System Wide Information Management (SWIM), the IT component of the Next Generation Air Transportation System (NextGen), is laying the technological infrastructure for the future airspace.
Using commercial-off-the-shelf (COTS) systems, SWIM aims to streamline and unify various data-sharing programs, including those providing surveillance, weather and flight data, into a more user-friendly environment. The objective is to create one network where all data in the National Airspace System (NAS) can be placed. FAA will authenticate and validate who is eligible to receive which information.
In the end, systems will talk to each other, allowing airlines, airport authorities, air-traffic controllers and other users of the NAS to obtain operational information using one interface. Users subscribing to one SWIM-compliant service will not have to recode their receiving application for another service.
"Basically, we have a lot of legacy systems in the NAS that have been developed using various technologies, and it’s very time consuming to get them to talk to each other because they are all so different," explained Ahmad Usmani, FAA’s SWIM program manager. "We’re trying to work with our legacy programs to get them to create reusable services they can use to make information available to other FAA systems. The thinking is that when a new airline or a new agency wants information out of one of our systems, they won’t have to create a brand new interface for that new recipient; that new recipient will just subscribe to a service that will be published by that legacy program and it will just be a lot faster and easier for that new recipient to get that information."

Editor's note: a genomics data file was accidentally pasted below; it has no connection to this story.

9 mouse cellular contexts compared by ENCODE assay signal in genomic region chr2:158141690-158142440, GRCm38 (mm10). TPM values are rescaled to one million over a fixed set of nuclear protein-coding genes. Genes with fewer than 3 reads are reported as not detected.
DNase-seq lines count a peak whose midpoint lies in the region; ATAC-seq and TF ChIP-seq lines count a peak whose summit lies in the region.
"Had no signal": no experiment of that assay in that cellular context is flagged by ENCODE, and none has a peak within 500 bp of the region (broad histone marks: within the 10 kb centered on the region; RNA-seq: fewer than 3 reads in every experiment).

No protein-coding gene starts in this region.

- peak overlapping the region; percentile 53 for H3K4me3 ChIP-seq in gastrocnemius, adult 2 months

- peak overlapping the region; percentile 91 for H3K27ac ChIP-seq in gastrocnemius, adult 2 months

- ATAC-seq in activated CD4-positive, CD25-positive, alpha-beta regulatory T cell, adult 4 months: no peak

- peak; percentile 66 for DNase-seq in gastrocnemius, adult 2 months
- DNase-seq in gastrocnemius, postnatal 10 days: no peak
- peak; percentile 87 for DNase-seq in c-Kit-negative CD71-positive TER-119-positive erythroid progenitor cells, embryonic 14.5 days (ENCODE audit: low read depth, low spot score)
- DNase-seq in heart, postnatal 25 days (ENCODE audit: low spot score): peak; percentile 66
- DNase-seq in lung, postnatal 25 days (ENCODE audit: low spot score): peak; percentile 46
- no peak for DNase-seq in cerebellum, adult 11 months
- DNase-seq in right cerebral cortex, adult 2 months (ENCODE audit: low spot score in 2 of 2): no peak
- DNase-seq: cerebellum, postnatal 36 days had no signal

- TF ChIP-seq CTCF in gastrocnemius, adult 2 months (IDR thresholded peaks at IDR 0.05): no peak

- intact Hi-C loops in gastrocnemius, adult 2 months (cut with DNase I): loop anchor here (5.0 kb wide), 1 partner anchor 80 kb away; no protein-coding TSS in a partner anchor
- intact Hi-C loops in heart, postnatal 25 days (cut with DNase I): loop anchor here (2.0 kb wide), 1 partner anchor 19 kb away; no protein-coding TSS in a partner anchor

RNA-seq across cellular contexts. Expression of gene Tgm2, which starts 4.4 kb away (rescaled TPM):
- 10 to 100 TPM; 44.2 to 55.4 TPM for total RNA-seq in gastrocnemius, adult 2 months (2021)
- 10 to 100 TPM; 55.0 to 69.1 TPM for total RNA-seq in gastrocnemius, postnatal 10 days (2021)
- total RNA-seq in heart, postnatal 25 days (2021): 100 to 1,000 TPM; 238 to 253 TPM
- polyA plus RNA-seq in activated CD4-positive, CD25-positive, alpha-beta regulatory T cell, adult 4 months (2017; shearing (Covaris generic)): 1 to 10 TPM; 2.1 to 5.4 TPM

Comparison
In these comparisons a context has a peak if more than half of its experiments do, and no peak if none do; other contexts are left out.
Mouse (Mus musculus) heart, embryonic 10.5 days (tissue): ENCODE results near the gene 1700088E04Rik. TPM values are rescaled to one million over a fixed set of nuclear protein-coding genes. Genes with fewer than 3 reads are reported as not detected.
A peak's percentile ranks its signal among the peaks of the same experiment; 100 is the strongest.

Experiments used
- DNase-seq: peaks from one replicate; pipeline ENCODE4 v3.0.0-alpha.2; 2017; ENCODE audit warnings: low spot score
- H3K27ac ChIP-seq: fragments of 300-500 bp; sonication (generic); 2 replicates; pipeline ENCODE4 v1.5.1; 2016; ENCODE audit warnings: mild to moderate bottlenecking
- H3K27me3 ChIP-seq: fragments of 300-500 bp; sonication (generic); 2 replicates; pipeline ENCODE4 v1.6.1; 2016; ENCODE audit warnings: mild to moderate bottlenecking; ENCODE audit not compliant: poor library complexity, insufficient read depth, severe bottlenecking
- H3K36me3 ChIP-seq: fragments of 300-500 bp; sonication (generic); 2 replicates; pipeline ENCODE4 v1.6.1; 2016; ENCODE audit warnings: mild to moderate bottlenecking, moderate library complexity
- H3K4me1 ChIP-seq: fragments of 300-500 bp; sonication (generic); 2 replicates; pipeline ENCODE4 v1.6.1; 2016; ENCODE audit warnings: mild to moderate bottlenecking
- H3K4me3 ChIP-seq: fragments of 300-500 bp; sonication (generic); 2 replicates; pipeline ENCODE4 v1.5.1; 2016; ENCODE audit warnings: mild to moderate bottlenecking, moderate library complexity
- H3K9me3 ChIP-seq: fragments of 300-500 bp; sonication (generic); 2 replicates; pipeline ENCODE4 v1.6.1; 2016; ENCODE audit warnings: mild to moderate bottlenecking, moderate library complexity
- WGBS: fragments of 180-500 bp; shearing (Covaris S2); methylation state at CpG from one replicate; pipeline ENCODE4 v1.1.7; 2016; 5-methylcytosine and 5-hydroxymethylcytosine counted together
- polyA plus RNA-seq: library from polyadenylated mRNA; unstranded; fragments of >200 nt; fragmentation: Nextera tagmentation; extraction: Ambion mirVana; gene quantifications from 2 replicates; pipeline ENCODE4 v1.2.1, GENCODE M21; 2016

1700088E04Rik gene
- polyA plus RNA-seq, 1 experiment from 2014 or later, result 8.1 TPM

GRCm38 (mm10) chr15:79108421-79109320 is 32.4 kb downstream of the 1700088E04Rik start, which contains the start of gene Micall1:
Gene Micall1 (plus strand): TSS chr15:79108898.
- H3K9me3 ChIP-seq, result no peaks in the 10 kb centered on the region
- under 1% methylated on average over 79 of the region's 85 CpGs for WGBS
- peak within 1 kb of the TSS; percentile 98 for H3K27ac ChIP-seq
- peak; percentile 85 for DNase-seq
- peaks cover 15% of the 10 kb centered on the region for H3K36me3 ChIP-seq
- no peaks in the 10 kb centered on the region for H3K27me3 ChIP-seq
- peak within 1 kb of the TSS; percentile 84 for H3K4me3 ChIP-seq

Usmani said the system will have to be flexible to accommodate new technologies and procedures, such as aircraft trajectory planning and management, that underpin NextGen.
"For us to do NextGen, for things like trajectory-based operations, we’re going to need to be a lot more agile in the way we share information, not only with each other but also with external users of the NAS," he said. "SWIM is really just the mechanism to make sure we can do all that information and data exchange in a timely manner... to achieve some of the improvements that we want to get out of NextGen."
SWIM is being rolled out in three segments. Segment 1, which began this year and is forecasted to continue until 2015, focuses on shoring up internal FAA data programs so they can be publishers and subscribers of data, said James Eck, FAA director of Air Traffic Control Communications Services.
Segment 1 includes seven SWIM Implementation Programs — or SIPs — providing nine capabilities. The SIPs are En Route Automation Modernization (ERAM), Traffic Flow Management System (TFMS), Aeronautical Information Management (AIM), Terminal, Corridor Integrated Weather System (CIWS), Integrated Terminal Weather System (ITWS) and Weather Message Switching Center Replacement (WMSCR).
Segment 1 "is almost an internal-to-FAA publish and subscribe environment that we are setting up," Eck said. "Without doing much of anything else, we can then turn around and make that available to external airspace users, other government users, in essence, other users of the NAS to support their business needs."
FAA currently is running prototypes of Segment 1 capabilities. Last October, cargo carrier UPS became the first airline to receive digital weather information from FAA under the SWIM concept. UPS is receiving the data via the ITWS Prototype Service for four weather products — Microburst TRACON Map, Gust Front TRACON Map, Terminal Weather Text and Configured Alerts. The carrier receives the SWIM-enabled weather products by connecting to the FAA Telecommunications Infrastructure external gateway at the William J. Hughes Technical Center in Atlantic City, N.J., in a secure data transaction. FAA was working to make a CWIS prototype available this summer, Usmani said.